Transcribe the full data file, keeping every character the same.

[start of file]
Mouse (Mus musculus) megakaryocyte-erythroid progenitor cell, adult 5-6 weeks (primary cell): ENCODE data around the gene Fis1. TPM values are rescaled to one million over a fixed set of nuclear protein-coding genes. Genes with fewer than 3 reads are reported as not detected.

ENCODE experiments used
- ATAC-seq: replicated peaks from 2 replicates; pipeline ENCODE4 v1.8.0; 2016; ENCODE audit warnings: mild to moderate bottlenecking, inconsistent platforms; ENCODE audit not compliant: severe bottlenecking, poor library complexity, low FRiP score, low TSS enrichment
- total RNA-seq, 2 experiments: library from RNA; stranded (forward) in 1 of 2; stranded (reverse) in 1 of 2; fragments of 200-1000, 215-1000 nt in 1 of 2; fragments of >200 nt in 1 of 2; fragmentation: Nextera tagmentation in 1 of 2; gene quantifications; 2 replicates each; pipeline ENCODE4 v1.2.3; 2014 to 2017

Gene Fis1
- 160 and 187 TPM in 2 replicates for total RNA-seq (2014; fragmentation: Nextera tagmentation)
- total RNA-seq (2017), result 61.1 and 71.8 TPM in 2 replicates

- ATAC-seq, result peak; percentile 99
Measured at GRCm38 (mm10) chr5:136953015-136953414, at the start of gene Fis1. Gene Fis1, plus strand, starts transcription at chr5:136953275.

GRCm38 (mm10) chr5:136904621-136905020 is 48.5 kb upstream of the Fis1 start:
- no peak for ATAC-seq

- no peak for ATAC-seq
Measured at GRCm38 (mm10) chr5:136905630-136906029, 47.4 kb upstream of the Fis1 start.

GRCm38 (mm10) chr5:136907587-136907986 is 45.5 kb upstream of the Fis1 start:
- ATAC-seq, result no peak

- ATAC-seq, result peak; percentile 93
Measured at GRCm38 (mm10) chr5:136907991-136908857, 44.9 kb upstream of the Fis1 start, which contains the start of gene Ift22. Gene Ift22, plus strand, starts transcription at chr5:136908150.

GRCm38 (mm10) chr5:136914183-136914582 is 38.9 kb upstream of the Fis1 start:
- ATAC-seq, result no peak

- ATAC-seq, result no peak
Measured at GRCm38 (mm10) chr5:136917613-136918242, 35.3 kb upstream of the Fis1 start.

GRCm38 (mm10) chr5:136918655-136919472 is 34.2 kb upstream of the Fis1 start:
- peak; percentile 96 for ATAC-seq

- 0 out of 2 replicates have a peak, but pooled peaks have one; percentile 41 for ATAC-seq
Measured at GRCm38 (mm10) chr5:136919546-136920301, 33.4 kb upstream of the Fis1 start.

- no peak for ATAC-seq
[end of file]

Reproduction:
Mouse (Mus musculus) megakaryocyte-erythroid progenitor cell, adult 5-6 weeks (primary cell): ENCODE data around the gene Fis1. TPM values are rescaled to one million over a fixed set of nuclear protein-coding genes. Genes with fewer than 3 reads are reported as not detected.

ENCODE experiments used
- ATAC-seq: replicated peaks from 2 replicates; pipeline ENCODE4 v1.8.0; 2016; ENCODE audit warnings: mild to moderate bottlenecking, inconsistent platforms; ENCODE audit not compliant: severe bottlenecking, poor library complexity, low FRiP score, low TSS enrichment
- total RNA-seq, 2 experiments: library from RNA; stranded (forward) in 1 of 2; stranded (reverse) in 1 of 2; fragments of 200-1000, 215-1000 nt in 1 of 2; fragments of >200 nt in 1 of 2; fragmentation: Nextera tagmentation in 1 of 2; gene quantifications; 2 replicates each; pipeline ENCODE4 v1.2.3; 2014 to 2017

Gene Fis1
- 160 and 187 TPM in 2 replicates for total RNA-seq (2014; fragmentation: Nextera tagmentation)
- total RNA-seq (2017), result 61.1 and 71.8 TPM in 2 replicates

- ATAC-seq, result peak; percentile 99
Measured at GRCm38 (mm10) chr5:136953015-136953414, at the start of gene Fis1. Gene Fis1, plus strand, starts transcription at chr5:136953275.

GRCm38 (mm10) chr5:136904621-136905020 is 48.5 kb upstream of the Fis1 start:
- no peak for ATAC-seq

- no peak for ATAC-seq
Measured at GRCm38 (mm10) chr5:136905630-136906029, 47.4 kb upstream of the Fis1 start.

GRCm38 (mm10) chr5:136907587-136907986 is 45.5 kb upstream of the Fis1 start:
- ATAC-seq, result no peak

- ATAC-seq, result peak; percentile 93
Measured at GRCm38 (mm10) chr5:136907991-136908857, 44.9 kb upstream of the Fis1 start, which contains the start of gene Ift22. Gene Ift22, plus strand, starts transcription at chr5:136908150.

GRCm38 (mm10) chr5:136914183-136914582 is 38.9 kb upstream of the Fis1 start:
- ATAC-seq, result no peak

- ATAC-seq, result no peak
Measured at GRCm38 (mm10) chr5:136917613-136918242, 35.3 kb upstream of the Fis1 start.

GRCm38 (mm10) chr5:136918655-136919472 is 34.2 kb upstream of the Fis1 start:
- peak; percentile 96 for ATAC-seq

- 0 out of 2 replicates have a peak, but pooled peaks have one; percentile 41 for ATAC-seq
Measured at GRCm38 (mm10) chr5:136919546-136920301, 33.4 kb upstream of the Fis1 start.

- no peak for ATAC-seq